Mining sector faces rising costs, uncertain demand

Canada’s mining industry faces significant challenges in the near term, including higher prices, uncertain demand and depressed commodity prices, according to an annual report card on the industry by Deloitte.

But Deloitte report says commodity demand will rebound and miners must be ready

Teck Mining Company's zinc and lead smelting and refining complex is pictured in Trail, B.C. A Deloitte report says the mining sector has to innovate to get through current challenges. (Darryl Dyck/Canadian Press)

Canada’s mining industry faces significant challenges in the near term, including higher prices, uncertain demand and depressed commodity prices, according to an annual report card on the industry by Deloitte.

But the report cautions that demand for commodities will rebound in the longer term and companies should be investing now in anticipation.

The industry is in an awkward transition period, facing growing resource nationalism, demands for greater corporate responsibility and a looming labour shortage, at a time when companies are struggling with volatile commodity prices, said Jurgen Beier, a national mining practice leader at Deloitte.

Embrace innovation

But that will force mining companies to be nimble and innovative, he said.

"There are a number of proven technologies and things that are out there today that radically change the way ore is extracted and change the way mining occurs,” Beier said.

"We think this is the opportunity to embrace that innovation, to get to that point of sustainability."

The Canadian mining sector is seeing a lot of cost-cutting and rationalization in the face of slowing demand from China. Barrick Gold has suspended work on its massive Pascua-Lama mine in South America as the gold miner moved to cut costs.

Just today, Potash Corp. announced more than 1,000 layoffs in the face of falling potash prices and Rio Tinto said it would pull back on capital investment in its iron ore and copper projects.

Commodities slide temporary

Jim Rogers, author of Street Smarts: Adventures on the Road and in the Markets and the chairman of investment group Rogers Holdings agrees the slide in commodity prices is temporary.

“Commodities have pulled back but I would remind you that in all bull markets there are periods of correction. In 1987, during the great bull market in stocks, stocks went down 40 to 80 per cent around the world, again in 1989, 1990, 1994, etc, ‘’ he said in an interview with Lang & O’Leary Exchange.

“Every time people said the bull market’s over, but it wasn’t.  I think that’s what ‘s happening with commodities now.”

Rogers said the oil and gas sector is facing supply constraints on top of low commodity prices.

The Deloitte report warns mining firms they must be careful about how far and how fast they pull back, because they have to be prepared to meet future global demand.

Deloitte urges more corporate responsibility

"Tweaking existing processes cannot deliver the massive shifts mining companies need in today’s capital-constrained environment," Deloitte's mining leader Jürgen Beier said. "To build true competitive advantage, companies must look beyond incremental performance improvement to determine how they can revise their systems to embrace the broad theme of innovation.​"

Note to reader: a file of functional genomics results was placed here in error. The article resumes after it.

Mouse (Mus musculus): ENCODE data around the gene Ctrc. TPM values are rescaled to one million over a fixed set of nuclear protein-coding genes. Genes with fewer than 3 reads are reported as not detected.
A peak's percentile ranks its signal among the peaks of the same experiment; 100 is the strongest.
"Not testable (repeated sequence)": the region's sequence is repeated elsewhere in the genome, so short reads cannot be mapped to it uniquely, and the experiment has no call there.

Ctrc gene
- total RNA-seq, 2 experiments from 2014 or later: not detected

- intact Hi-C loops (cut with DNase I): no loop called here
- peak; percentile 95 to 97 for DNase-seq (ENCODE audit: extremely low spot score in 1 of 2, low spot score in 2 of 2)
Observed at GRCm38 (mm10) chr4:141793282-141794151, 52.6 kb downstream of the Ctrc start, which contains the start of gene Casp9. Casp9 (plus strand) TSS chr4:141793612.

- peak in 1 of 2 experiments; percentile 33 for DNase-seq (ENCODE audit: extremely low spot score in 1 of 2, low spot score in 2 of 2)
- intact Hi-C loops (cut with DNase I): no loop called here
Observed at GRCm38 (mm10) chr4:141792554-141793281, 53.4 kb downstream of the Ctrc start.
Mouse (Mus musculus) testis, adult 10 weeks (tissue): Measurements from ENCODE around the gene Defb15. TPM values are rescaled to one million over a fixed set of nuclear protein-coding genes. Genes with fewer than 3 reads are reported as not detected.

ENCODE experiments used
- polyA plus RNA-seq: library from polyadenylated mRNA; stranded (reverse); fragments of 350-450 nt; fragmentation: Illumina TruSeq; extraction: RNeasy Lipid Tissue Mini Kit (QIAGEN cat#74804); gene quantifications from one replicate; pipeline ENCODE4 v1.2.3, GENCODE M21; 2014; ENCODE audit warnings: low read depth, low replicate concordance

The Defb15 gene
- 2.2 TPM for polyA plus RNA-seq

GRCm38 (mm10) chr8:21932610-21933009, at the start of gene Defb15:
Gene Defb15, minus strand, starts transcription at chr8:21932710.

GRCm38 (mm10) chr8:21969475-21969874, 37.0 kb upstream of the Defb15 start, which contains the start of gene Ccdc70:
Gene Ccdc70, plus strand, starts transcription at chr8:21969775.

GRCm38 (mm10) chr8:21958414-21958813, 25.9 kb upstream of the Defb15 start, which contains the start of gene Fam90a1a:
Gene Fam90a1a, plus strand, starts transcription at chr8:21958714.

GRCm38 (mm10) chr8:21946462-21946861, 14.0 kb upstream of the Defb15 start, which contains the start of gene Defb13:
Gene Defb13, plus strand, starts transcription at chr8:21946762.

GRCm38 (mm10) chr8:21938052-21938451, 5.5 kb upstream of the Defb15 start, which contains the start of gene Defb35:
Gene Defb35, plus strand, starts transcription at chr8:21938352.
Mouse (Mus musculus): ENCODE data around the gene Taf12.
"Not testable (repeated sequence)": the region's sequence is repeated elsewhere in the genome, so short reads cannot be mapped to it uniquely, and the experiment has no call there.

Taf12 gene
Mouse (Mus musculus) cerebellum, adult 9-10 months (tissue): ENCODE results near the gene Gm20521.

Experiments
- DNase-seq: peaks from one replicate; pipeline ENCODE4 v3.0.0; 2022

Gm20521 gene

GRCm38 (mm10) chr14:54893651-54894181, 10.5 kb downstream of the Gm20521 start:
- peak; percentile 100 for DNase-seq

Deloitte singled out a few trends that miners can use over the longer term to stay afloat and then thrive

  • Embrace new technology wisely. Beyond automation and remote operations, numerous technologies can help miners over the long term. Many miners are transitioning to quick-start modular plants and projects that can be expanded as industry fundamentals improve.
  • Reconsider energy needs. Consider using energy in more effective ways. Many projects are remote and that makes them susceptible to finding suitable energy needs, usually oil. In addition to renewables, miners should use electricity more strategically, Deloitte's report says. And building shared infrastructure for things like water with nearby projects can also keep costs down.
  • New sources of capital. 2013 was a tough year to get financing for many miners because of lower commodity prices. But the report suggests taking advantage of new sources such as sovereign wealth funds, private equity and alternative markets for financing.
  • Work with locals. Developing local bases of supply, improving communications with communities and sourcing local labour wherever possible are helpful tips to get projects back on track.
  • Avoid the compliance trap. Companies that operate in countries where bribery and corruption are 
    prevalent must engage in appropriate employee training. Compliance audits can help review local operations proactively and conducting conducting due diligence reviews of agents or third-party suppliers also helps.


  • A previous version of this story incorrectly included advice from last year's Deloitte report. The story has been updated to include a synthesis of this year's advice.
    Dec 05, 2013 2:04 PM ET